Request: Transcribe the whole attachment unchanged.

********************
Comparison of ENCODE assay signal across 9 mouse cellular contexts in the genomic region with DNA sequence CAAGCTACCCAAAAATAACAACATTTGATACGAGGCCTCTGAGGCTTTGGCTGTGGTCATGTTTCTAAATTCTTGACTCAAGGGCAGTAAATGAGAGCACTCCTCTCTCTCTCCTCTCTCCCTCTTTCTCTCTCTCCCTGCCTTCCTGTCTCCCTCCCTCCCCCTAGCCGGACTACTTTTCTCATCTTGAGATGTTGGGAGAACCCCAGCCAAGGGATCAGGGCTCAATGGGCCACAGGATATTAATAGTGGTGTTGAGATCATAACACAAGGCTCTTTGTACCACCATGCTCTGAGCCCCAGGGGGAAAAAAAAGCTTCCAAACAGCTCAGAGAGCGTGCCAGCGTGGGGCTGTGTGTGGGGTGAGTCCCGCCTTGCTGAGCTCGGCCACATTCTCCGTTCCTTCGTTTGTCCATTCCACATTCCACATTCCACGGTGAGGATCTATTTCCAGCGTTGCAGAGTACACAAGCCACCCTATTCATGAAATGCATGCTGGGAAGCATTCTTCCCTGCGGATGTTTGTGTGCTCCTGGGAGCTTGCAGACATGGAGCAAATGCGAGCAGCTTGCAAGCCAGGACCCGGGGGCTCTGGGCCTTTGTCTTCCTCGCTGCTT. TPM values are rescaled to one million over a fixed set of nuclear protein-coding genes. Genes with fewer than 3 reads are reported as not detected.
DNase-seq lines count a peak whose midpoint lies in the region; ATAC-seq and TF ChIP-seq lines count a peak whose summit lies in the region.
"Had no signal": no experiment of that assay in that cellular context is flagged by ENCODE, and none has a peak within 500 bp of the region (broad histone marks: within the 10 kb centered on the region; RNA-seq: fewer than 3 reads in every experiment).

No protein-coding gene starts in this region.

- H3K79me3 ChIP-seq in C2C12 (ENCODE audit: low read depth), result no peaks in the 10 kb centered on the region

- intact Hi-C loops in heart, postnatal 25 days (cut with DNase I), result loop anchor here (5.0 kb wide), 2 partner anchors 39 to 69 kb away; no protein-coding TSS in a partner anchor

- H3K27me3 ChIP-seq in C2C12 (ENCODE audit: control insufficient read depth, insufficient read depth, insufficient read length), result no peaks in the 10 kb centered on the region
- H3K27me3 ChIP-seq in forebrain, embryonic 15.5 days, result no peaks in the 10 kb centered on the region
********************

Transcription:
Comparison of ENCODE assay signal across 9 mouse cellular contexts in the genomic region with DNA sequence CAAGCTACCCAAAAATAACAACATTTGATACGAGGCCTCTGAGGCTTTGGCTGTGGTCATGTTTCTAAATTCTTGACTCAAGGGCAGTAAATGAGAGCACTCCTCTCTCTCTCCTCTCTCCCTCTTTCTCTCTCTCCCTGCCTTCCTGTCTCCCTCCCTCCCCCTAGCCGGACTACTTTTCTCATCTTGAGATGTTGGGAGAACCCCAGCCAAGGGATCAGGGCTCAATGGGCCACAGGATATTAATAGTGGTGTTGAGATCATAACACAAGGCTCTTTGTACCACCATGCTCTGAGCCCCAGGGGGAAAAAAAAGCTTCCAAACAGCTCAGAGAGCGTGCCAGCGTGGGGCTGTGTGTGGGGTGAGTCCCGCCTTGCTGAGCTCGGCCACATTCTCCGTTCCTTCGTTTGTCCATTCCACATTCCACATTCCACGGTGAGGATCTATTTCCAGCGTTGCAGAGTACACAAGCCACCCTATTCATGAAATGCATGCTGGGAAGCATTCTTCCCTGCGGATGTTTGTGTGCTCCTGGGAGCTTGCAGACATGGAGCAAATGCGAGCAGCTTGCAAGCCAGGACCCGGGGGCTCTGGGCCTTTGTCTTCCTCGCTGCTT. TPM values are rescaled to one million over a fixed set of nuclear protein-coding genes. Genes with fewer than 3 reads are reported as not detected.
DNase-seq lines count a peak whose midpoint lies in the region; ATAC-seq and TF ChIP-seq lines count a peak whose summit lies in the region.
"Had no signal": no experiment of that assay in that cellular context is flagged by ENCODE, and none has a peak within 500 bp of the region (broad histone marks: within the 10 kb centered on the region; RNA-seq: fewer than 3 reads in every experiment).

No protein-coding gene starts in this region.

- H3K79me3 ChIP-seq in C2C12 (ENCODE audit: low read depth), result no peaks in the 10 kb centered on the region

- intact Hi-C loops in heart, postnatal 25 days (cut with DNase I), result loop anchor here (5.0 kb wide), 2 partner anchors 39 to 69 kb away; no protein-coding TSS in a partner anchor

- H3K27me3 ChIP-seq in C2C12 (ENCODE audit: control insufficient read depth, insufficient read depth, insufficient read length), result no peaks in the 10 kb centered on the region
- H3K27me3 ChIP-seq in forebrain, embryonic 15.5 days, result no peaks in the 10 kb centered on the region